The Trailblazers project is a celebration of the rich diversity of players in British football – past, present and future. Trailblazers guides Premier League academy players and members of the Premier League Charitable Fund (PLCF) Kicks and Inspires groups to discover their club’s first player of Black or Asian heritage, explore their experiences, and celebrate the club’s history with supporters and the wider community.

Big Ideas caught up with Andy Tye, Community Development Officer at Swindon Town FC’s Premier League Community Foundation, about the Trailblazers Project he ran at a local primary school as part of the Premier League Kicks programme. Participants were invited to discover and celebrate Black or Asian Trailblazers from their club and local area, past and present, who have made a difference in their clubs and local communities, amplifying their contributions to football and wider society.

What Trailblazer(s) did you choose?

“It was tough to establish a single Trailblazer during the session as many participants did research around a number of different Trailblazers. To structure the session, participants were split up into small groups of 4 or 5, and filled in the Trailblazer template over the session. Key figures came up again and again; Marcus Rashford, who all of the students were really passionate to talk about, and of course, Chris Kamara, as a Swindon Town Trailblazer. He experienced a lot of adversity, making him a relatable figure to the young people.


As the research continued, the cohort of year 6 students focussed on female Trailblazers, researching and discussing Karen Brady, Chloe Morgen, Nadia Nadim, Eni Aluko, and Emma Clarke”.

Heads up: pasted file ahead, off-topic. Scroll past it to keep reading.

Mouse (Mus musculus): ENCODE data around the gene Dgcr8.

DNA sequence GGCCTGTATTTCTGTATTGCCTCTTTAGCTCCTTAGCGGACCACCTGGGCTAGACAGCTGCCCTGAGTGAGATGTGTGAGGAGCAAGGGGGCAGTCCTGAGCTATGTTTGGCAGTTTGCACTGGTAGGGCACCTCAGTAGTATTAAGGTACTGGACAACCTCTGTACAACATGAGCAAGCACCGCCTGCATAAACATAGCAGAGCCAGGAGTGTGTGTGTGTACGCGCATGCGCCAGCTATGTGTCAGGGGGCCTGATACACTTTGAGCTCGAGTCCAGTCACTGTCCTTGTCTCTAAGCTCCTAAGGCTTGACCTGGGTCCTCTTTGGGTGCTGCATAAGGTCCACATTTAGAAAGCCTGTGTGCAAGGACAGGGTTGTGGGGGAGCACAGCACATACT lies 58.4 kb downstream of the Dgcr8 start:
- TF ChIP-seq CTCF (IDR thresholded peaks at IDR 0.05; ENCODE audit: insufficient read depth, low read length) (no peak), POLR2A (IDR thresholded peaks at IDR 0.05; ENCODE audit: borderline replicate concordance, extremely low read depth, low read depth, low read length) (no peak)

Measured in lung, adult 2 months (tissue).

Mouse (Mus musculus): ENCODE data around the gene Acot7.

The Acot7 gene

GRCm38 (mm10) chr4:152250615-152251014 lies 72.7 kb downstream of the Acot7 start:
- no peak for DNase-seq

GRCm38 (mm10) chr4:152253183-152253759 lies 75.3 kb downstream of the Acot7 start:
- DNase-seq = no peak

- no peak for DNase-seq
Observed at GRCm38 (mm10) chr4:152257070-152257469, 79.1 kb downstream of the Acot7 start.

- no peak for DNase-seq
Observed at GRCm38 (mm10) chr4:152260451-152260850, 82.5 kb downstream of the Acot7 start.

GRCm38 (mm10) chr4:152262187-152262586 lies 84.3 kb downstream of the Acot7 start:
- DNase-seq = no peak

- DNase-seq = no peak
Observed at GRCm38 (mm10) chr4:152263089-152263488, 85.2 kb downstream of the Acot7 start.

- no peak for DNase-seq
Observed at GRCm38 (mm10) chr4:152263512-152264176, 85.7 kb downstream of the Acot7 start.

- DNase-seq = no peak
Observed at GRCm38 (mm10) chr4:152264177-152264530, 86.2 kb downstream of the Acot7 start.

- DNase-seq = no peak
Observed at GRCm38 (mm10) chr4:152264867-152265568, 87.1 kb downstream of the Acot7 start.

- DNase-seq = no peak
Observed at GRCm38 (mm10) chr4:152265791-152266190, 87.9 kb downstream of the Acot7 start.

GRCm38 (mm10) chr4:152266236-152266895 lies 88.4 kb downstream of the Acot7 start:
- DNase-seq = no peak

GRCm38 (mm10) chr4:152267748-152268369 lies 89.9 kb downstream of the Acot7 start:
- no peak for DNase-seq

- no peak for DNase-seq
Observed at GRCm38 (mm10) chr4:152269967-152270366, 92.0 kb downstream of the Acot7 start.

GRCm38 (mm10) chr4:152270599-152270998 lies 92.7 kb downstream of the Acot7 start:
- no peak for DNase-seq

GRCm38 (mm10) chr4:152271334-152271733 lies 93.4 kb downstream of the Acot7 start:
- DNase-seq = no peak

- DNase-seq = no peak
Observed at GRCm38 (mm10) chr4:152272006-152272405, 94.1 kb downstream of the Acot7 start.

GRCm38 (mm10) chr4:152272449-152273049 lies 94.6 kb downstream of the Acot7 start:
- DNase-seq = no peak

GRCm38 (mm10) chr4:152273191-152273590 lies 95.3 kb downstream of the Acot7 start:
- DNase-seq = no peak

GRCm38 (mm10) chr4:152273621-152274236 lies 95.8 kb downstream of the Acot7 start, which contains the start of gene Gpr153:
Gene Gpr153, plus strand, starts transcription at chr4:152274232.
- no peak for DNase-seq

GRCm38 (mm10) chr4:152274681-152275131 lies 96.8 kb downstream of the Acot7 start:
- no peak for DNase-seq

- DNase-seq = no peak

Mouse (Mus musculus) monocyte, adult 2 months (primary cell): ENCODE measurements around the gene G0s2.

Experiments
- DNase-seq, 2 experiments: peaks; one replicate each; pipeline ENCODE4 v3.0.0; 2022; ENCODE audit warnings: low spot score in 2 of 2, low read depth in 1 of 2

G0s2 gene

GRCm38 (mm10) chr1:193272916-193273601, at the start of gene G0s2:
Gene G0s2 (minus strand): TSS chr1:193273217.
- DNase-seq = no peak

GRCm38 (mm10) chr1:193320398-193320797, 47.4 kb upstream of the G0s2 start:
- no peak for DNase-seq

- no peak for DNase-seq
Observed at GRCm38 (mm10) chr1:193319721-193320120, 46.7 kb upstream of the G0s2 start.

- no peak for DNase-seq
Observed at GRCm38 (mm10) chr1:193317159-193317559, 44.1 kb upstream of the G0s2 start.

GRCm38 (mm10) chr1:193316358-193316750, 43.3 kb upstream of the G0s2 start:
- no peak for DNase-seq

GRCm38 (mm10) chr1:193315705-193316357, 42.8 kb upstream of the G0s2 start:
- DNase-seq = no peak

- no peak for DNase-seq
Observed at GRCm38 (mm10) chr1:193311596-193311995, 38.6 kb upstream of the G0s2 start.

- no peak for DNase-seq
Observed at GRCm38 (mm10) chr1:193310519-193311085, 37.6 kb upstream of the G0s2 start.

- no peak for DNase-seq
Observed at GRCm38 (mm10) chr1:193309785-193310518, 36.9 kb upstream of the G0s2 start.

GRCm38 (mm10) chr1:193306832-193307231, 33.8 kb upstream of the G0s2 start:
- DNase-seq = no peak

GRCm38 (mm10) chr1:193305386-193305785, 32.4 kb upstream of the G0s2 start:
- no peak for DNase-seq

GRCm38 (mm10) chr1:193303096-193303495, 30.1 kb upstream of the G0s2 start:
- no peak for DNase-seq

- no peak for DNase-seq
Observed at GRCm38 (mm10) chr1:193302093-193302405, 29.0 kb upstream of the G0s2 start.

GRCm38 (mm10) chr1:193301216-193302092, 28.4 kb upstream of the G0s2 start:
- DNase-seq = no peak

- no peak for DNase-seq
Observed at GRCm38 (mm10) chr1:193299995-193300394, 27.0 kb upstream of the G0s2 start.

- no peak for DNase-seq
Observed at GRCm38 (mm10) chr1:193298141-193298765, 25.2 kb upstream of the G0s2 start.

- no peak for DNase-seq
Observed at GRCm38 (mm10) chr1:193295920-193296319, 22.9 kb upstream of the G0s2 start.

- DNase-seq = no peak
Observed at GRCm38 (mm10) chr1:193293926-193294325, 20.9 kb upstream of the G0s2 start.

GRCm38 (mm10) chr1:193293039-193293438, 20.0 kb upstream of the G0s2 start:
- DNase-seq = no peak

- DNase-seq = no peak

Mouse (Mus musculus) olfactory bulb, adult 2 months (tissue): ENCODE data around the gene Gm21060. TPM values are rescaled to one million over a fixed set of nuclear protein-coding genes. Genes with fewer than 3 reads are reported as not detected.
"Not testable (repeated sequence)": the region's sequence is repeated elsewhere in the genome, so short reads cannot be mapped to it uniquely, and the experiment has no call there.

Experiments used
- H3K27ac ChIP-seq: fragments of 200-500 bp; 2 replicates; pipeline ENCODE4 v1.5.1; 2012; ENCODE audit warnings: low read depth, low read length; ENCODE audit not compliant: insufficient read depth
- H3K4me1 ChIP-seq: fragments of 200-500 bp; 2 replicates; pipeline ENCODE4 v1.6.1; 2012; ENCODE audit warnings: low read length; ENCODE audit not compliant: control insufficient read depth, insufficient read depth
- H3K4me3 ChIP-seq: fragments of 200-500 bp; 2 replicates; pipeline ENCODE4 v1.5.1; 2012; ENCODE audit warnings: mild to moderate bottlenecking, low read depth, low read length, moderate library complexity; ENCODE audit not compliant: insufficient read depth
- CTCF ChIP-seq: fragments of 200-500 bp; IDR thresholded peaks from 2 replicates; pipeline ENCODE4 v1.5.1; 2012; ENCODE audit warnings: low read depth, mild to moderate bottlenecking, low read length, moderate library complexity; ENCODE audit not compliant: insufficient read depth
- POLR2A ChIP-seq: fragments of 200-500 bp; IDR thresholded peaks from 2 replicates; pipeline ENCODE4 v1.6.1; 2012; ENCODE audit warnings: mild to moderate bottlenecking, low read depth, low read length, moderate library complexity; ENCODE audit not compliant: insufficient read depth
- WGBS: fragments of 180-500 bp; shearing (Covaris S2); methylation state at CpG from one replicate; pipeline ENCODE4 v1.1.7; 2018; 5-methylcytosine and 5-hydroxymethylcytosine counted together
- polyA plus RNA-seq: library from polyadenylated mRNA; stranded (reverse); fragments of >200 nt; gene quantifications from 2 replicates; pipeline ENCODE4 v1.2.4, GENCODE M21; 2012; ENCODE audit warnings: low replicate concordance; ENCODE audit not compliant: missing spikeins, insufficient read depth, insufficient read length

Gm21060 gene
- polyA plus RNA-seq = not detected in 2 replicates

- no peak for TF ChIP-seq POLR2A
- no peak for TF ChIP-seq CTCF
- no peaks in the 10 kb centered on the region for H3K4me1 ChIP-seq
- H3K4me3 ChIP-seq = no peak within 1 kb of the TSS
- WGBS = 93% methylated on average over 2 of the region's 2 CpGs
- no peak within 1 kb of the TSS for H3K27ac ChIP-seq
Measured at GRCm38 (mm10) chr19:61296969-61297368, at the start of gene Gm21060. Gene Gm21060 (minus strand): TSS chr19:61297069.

How did this focus on female Trailblazers impact your Trailblazers Discussion?

“The young people were passionate about the growth of women in the game and women in sport more generally.  They were outraged by the fact that for the most part, the vast majority of women they could find to celebrate were contemporary rather than historical, and female Trailblazers were much later than their male counterparts in getting their achievements. In this particular school these young people aren’t majorly football-obsessed. For them to discover Trailblazers and to zoom in on female footballers was a stellar achievement”.

What is the importance of Equality, Diversity and Inclusion (EDI) in your club?

“We really try to drive EDI, making it an integral part of our club culture and central to our delivery plan. For Swindon Town PLCF Inspires, 60-70% of our intake come from a BAME background. We really find success in this focus on EDI, as the young people feel supported and seen. I think it is important to drive EDI from an educational standpoint, which the Trailblazers project allowed us to do”.

What is the legacy of your Trailblazers project?

“Given the students’ focus on female Trailblazers, they are starting up a girls football team in their school to carry on a Trailblazers legacy!”